Are You a Feminist?

Editor’s Note: This article previously appeared in a different format as part of The Atlantic’s Notes section, retired in 2021.

The French actress Marion Cotillard recently gave an interview to Porter magazine in which she said, “I don’t qualify myself as a feminist.”

We need to fight for women’s rights, but I don’t want to separate women from men. We’re separated already because we’re not made the same, and it’s the difference that creates this energy in creation and love. Sometimes in the word ‘feminism’ there’s too much separation.

Cotillard joins a long list of female celebrities who’ve declined to identify themselves as feminists out of an assumption that the word implies widespread rejection or dislike of men.

Shailene Woodley:

I love men, and I think the idea of ‘raise women to power, take the men away from power’ is never going to work out … We have to have a fine balance. My biggest thing is really sisterhood more than feminism.

Carrie Underwood:

I wouldn’t go so far as to say I am a feminist, that can come off as a negative connotation. But I am a strong female.

Salma Hayek (who’s since changed her mind):

I am not a feminist. If men were going through the things women are going through today, I would be fighting for them with just as much passion. I believe in equality.

Kelly Clarkson:

No, I wouldn't say feminist—that’s too strong. I think when people hear feminist, it’s like, “Get out of my way, I don't need anyone.” I love that I'm being taken care of and I have a man that’s a leader.

Lady Gaga:

I’m not a feminist—I, I hail men, I love men. I celebrate American male culture, and beer, and bars and muscle cars…

You could call this feminism’s PR problem—that people who’ve never thought much about Betty Friedan or the sex wars or women’s suffrage or marital rape understand feminism to be a Political Movement, with all the internal conflict and jockeying for power and us-versus-them that political movements imply. In rejecting the word, Salma and Carrie and Kelly and Shailene and Marion and Gaga are understanding feminism by what they assume it opposes: men.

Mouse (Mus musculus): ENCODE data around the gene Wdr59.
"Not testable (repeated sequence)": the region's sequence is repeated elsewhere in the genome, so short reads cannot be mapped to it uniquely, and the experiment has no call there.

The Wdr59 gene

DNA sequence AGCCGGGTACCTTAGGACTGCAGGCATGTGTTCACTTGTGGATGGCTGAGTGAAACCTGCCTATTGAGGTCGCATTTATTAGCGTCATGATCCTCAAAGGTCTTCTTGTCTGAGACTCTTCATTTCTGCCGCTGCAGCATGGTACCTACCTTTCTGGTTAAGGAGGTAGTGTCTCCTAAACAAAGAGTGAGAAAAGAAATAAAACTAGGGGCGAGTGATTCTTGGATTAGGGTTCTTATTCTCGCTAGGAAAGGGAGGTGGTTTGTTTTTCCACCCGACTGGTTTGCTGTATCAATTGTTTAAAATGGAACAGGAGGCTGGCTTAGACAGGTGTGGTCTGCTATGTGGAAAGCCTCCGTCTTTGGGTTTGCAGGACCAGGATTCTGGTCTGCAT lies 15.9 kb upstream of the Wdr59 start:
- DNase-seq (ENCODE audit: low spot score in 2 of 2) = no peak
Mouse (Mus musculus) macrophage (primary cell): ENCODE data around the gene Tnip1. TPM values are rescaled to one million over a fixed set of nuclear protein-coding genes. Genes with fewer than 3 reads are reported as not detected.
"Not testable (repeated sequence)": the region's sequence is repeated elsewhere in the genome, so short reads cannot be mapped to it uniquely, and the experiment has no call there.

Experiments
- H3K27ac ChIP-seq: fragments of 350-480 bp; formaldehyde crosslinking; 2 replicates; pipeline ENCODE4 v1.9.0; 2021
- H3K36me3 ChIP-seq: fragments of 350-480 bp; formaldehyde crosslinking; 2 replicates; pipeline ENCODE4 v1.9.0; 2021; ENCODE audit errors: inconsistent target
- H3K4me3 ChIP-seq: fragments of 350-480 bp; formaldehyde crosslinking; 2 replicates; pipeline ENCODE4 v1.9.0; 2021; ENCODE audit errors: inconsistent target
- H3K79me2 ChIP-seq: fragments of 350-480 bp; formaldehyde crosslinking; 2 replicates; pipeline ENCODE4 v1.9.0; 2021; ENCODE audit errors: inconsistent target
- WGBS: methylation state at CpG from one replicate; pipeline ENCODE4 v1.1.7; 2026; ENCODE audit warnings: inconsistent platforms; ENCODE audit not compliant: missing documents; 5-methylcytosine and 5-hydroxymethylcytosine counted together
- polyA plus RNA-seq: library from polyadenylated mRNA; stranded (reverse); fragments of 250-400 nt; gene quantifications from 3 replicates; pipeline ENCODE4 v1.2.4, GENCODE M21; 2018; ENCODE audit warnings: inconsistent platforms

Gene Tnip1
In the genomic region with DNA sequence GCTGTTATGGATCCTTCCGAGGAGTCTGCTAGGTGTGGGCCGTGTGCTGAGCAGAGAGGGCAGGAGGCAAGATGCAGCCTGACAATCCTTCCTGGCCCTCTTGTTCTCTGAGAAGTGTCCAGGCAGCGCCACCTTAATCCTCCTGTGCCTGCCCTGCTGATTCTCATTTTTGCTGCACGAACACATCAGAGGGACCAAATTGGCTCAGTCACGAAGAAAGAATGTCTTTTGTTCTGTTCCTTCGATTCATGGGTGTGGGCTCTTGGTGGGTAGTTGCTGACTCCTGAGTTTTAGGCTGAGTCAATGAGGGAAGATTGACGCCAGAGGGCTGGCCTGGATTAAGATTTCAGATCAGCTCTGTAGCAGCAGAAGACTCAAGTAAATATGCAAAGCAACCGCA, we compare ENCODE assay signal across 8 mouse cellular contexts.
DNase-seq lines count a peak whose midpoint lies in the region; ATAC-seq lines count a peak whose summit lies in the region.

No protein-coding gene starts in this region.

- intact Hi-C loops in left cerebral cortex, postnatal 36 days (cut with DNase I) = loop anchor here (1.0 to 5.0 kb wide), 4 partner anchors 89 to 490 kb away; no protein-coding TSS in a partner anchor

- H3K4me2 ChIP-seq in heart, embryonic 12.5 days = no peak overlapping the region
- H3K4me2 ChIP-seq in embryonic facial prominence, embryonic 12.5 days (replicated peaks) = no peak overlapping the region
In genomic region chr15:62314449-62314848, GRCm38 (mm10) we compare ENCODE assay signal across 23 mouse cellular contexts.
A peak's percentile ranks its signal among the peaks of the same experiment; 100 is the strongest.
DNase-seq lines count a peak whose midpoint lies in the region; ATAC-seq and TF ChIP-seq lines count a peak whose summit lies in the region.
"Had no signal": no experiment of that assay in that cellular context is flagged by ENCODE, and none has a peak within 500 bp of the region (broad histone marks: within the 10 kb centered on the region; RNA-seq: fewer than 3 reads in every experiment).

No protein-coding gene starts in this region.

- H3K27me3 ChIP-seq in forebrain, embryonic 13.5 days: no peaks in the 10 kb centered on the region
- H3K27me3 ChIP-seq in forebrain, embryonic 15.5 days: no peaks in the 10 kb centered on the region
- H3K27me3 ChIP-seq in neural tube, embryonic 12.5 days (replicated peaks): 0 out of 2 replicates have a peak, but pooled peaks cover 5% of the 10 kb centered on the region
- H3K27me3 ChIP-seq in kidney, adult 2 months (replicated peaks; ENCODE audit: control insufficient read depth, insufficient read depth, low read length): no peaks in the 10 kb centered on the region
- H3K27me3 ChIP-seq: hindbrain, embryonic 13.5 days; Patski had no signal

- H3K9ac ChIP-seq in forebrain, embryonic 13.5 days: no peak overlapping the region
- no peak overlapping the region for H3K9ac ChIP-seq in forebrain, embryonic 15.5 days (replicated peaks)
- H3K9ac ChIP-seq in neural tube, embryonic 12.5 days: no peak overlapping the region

But it’s hard to solely blame bad publicity (there can be no advocate more powerful than Beyoncé, who literally stood in front of the word “feminist” spelled out in six-foot high letters) when the real issue seems to be a profound degree of misinformation among women and men as to what feminism actually means.

Because whatever the history, whatever the nuances, whatever the charged sentiments associated with political activism, being a feminist is very simple: It means believing that women are and should be equal to men in matters political, social, and economic. They should be able to vote. They should have equal protection under the law and equal access to healthcare and education. They should be paid as much as their male counterparts are for doing exactly the same job. Do you believe in these things? Then, you are a feminist.

Or, as Caitlin Moran puts it in How to Be a Woman:

We need to reclaim the word ‘feminism.’ We need the word ‘feminism’ back real bad. When statistics come in saying that only 29 percent of American women would describe themselves as feminist—and only 42 percent  of British women—I used to think, What do you think feminism IS, ladies? What part of ‘liberation for women’ is not for you? Is it freedom to vote? The right not to be owned by the man you marry? The campaign for equal pay? ‘Vogue’ by Madonna? Jeans? Did all that good shit GET ON YOUR NERVES? Or were you just DRUNK AT THE TIME OF THE SURVEY?

So what do you think? Email hello@theatlantic.com.